Ever review an RCCA and find out it really doesn't go far enough, whereas you can continue to drill down into the issue to find the True Root Cause?  

Ever actually answer the question in this method?  

Q)  What is True ROOT CAUSE?  

A)  True root cause is typically, the one cause you can't control, whereas you cannot control it.  

So, if I can't control the true root cause, which is my "true" ROOT CAUSE"?  It will be that one step just above the cause you cannot control.  

Typically, that one cause that is just before the one you can't control is the one you can control.  It should be worked down to the point that you can turn the defective on and turn the defective off just by introducing and then removing the "true" root cause.     

Here's a little presentation of an example that you may find worthwhile.  


Further, when working an RC/CA activity, look at the Human Factors issues that may be present.  A great resource for Human Factors considerations can be found at TAP ROOT (r).  

Check out their program and information.  They offer an extremely important element to the Root Cause Corrective Action process, if not one of the best methoddologies to identify true root cause.     

In Aviation manufacturing, the push is for Process Control and Variation Management, does your Corrective Action process point your personnel to perhaps look back at the PPAP, PFMEA, DFMEA, MSA processes and your control plans and AS9103 Key Characteristics and Variation Management?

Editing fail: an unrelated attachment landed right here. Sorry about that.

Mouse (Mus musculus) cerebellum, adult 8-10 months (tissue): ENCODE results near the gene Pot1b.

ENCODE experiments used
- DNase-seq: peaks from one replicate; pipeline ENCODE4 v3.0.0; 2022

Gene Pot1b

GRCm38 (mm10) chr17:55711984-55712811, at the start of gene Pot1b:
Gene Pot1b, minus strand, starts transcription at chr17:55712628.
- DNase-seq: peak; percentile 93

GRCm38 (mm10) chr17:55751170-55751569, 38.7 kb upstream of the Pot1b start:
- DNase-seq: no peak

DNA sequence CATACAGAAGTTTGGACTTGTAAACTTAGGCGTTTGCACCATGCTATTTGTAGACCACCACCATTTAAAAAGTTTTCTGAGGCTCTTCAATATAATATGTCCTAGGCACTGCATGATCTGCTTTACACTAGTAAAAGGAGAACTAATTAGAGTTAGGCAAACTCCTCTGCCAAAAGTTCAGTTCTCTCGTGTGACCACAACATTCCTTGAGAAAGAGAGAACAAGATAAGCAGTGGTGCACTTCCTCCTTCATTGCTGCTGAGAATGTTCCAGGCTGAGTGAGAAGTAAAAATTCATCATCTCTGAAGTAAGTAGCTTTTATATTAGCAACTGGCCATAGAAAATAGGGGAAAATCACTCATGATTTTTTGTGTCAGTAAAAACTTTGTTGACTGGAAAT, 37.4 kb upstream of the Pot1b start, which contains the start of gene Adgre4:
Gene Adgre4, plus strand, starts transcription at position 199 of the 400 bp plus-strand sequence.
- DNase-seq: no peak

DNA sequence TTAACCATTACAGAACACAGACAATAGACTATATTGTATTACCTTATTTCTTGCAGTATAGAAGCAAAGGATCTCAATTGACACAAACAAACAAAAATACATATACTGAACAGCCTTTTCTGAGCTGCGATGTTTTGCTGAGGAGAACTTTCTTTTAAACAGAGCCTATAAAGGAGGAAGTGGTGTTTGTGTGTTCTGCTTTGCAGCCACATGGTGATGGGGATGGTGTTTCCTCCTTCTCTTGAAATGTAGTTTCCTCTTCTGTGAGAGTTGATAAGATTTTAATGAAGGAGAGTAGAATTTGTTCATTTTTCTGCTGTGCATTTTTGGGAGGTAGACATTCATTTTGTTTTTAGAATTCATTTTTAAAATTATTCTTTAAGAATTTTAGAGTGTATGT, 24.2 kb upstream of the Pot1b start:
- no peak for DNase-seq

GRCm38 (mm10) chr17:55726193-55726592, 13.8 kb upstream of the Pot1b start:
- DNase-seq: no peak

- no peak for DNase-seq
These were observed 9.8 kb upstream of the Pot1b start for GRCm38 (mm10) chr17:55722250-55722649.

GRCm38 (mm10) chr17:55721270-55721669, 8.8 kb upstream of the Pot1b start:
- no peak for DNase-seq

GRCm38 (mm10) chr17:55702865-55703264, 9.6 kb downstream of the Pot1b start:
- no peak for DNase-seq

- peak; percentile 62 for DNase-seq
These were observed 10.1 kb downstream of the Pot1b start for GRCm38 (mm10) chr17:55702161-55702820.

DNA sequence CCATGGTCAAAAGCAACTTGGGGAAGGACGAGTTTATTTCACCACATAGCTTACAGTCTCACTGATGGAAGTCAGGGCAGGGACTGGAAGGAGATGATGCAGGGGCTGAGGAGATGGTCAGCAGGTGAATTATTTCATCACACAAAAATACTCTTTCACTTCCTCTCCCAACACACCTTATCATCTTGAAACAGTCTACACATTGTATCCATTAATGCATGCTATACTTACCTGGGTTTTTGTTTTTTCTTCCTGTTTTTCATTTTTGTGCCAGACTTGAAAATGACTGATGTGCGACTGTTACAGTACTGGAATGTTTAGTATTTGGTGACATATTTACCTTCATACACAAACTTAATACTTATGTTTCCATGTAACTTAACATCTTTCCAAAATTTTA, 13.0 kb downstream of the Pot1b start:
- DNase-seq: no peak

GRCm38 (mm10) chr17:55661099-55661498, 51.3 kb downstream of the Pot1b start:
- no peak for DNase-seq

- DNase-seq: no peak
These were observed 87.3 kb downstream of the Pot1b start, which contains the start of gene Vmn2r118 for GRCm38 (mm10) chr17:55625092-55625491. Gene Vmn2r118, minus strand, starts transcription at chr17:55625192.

Is your company one that says, "Oh, if the Key Characteristic isn't on the drawing, we don't have to do AS9103 Variation Managment."?    

Have you looked at the support tools from the IAQG SUPPLY CHAIN MANAGEMENT HANDBOOK?  They have some remarkable tools available for participants, and they're all FREE.  You just need to register at their web site.     

It's AQP's feeling that just about every defective, be it process or product related has a variable in it that is not controlled, ergo, place a driver or pointer in your corrective action processes to ensure the personnel working the process have a pointer to consider and/or even require them to look at the "Control" of that process and what changes may be needed to bring the process under control to ensure the defective is removed.     

If it's a human factors issue, which when you look historically at your corrective actions and defectives, we will bet that most everyone will point to a human factor issue, i.e., someone was supposed to do something and didn't - which, in our experience isn't because they didn't want to, it's simply because they didn't know and what's the net result?  A work instruction improvement or modificatioin, a new instruction or procedure/methodology, or the beginning of a program, such as Preventive Maintenance, Small Tool Control programs, Small Parts Hardware Control programs, etc.     

For assistance in developing robust RCCA activities for your organization, contact us and we'll  talk thru your needs and see what solutions we can provide for you.  If not us, we may have the contact information of the expert that can help you in your initiatives.